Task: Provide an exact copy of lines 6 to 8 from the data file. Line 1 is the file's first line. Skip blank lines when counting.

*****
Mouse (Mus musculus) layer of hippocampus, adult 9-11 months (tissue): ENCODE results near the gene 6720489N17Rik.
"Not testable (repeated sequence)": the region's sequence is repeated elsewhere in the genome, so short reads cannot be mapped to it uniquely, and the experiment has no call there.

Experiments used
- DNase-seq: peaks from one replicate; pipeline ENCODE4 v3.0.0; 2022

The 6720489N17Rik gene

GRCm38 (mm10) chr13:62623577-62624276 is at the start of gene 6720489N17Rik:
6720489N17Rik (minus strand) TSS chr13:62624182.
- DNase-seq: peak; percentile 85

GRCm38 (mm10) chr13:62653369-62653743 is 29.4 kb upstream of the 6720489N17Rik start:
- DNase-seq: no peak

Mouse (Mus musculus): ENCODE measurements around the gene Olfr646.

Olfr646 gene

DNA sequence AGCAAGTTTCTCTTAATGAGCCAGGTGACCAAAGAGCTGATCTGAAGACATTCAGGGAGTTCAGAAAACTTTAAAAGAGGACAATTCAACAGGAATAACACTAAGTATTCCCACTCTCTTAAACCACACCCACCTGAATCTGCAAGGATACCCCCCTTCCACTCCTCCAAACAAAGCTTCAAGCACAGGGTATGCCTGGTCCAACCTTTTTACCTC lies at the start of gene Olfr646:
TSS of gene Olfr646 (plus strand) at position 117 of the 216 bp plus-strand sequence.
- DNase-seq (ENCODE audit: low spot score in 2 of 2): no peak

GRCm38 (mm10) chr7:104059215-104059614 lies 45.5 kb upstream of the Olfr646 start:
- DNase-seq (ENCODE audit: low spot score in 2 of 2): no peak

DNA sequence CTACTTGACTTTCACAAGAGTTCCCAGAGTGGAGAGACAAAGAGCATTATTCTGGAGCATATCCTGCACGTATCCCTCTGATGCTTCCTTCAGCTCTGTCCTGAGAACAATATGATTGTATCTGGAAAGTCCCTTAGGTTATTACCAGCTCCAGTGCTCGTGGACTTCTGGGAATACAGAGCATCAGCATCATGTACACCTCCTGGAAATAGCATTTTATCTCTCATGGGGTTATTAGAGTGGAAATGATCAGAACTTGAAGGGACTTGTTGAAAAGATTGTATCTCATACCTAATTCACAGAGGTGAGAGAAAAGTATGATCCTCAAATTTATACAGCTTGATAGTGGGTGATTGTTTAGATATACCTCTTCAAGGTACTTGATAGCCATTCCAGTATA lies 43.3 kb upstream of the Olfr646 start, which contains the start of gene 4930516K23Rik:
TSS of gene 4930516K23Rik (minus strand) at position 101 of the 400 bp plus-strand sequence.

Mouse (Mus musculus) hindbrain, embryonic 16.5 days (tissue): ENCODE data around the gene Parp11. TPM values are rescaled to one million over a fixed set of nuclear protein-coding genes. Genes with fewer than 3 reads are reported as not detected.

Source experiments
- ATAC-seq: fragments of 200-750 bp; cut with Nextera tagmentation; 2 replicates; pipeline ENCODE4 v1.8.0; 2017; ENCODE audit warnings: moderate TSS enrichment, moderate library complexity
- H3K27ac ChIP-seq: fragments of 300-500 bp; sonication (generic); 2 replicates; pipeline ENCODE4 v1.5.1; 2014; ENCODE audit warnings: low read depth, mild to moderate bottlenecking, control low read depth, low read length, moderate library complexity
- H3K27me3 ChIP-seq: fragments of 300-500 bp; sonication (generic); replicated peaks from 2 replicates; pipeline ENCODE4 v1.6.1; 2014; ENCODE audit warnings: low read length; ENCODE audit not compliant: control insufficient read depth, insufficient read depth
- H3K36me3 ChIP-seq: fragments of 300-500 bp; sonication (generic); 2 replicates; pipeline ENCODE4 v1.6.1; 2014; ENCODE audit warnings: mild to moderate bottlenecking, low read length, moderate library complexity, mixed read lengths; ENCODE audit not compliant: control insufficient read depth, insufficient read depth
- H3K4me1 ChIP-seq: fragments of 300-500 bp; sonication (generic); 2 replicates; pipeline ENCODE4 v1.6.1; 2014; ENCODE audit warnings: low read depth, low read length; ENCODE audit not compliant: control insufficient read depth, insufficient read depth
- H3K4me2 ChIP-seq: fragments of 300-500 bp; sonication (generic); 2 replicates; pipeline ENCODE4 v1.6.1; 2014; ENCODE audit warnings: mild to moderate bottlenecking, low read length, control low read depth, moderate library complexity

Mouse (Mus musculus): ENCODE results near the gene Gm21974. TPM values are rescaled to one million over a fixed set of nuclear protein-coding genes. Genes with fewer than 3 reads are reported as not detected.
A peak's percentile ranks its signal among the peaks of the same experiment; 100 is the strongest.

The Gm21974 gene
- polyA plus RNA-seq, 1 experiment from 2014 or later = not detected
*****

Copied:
GRCm38 (mm10) chr13:62623577-62624276 is at the start of gene 6720489N17Rik:
6720489N17Rik (minus strand) TSS chr13:62624182.
- DNase-seq: peak; percentile 85